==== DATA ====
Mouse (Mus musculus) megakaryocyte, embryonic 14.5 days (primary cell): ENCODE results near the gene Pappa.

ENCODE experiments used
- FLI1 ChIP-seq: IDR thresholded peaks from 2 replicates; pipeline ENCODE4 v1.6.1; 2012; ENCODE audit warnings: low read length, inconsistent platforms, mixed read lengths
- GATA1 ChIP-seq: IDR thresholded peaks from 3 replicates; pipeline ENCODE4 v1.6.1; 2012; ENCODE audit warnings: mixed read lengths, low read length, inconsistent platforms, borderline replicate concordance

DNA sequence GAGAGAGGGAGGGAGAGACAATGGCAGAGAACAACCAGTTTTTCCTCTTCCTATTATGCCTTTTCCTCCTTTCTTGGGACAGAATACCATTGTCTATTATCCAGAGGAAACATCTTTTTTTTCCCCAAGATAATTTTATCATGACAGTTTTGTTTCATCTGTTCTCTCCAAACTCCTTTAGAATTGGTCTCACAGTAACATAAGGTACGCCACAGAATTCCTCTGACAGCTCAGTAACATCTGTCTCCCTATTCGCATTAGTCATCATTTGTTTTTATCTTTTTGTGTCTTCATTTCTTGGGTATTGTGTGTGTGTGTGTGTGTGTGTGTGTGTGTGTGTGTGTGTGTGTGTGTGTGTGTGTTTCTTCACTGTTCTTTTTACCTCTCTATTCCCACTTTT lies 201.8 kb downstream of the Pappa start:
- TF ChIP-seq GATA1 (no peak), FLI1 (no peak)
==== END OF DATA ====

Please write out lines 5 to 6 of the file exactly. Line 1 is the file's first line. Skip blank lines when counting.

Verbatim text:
DNA sequence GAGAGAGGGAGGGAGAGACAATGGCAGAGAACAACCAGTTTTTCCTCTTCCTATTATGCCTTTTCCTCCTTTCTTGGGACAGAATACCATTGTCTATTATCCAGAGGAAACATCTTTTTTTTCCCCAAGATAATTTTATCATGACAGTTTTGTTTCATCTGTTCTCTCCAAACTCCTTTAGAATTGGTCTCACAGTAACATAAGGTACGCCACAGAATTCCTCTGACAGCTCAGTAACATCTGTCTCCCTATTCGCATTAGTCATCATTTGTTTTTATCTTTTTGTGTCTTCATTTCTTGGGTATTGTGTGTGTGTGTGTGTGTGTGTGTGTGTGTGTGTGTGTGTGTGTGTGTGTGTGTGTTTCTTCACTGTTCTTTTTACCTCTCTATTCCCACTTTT lies 201.8 kb downstream of the Pappa start:
- TF ChIP-seq GATA1 (no peak), FLI1 (no peak)